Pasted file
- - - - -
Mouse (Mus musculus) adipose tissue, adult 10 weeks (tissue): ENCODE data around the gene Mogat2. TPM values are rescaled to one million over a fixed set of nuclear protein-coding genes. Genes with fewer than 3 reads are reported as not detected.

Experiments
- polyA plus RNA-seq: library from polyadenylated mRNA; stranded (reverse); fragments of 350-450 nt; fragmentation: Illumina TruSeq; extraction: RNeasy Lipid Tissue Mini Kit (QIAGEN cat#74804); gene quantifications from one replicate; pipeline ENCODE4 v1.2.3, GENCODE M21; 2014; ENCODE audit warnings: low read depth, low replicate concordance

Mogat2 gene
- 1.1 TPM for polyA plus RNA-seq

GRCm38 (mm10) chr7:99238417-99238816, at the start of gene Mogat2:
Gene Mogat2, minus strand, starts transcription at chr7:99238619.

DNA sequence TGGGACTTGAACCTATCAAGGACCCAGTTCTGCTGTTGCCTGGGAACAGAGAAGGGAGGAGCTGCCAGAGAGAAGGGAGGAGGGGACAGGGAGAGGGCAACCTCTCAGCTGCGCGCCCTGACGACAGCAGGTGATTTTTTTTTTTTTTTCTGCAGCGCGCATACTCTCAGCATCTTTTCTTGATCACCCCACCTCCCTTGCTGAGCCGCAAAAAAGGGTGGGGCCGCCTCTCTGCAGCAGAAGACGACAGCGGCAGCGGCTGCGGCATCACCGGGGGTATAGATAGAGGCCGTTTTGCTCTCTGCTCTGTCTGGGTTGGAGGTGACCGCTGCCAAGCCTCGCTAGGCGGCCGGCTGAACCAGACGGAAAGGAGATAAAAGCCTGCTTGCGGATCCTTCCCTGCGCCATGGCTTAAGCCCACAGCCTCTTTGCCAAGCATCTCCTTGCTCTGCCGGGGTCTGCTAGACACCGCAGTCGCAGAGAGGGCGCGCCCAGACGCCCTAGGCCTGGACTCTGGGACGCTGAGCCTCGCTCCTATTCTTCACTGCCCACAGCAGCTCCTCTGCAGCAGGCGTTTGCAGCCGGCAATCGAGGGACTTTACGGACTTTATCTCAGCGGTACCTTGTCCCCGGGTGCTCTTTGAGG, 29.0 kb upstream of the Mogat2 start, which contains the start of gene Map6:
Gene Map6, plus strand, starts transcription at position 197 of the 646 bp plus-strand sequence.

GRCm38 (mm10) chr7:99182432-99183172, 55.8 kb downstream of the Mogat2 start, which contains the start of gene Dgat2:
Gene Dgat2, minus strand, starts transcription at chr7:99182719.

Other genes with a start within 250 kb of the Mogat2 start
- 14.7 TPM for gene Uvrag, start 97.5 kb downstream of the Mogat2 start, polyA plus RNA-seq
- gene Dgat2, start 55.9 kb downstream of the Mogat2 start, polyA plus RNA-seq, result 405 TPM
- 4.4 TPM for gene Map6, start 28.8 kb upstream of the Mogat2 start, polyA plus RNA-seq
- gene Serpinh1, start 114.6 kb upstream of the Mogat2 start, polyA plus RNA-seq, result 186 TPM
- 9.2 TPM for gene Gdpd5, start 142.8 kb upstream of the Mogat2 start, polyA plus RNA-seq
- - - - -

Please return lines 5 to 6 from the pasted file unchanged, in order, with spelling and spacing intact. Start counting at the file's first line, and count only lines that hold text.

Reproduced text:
- 1.1 TPM for polyA plus RNA-seq

GRCm38 (mm10) chr7:99238417-99238816, at the start of gene Mogat2: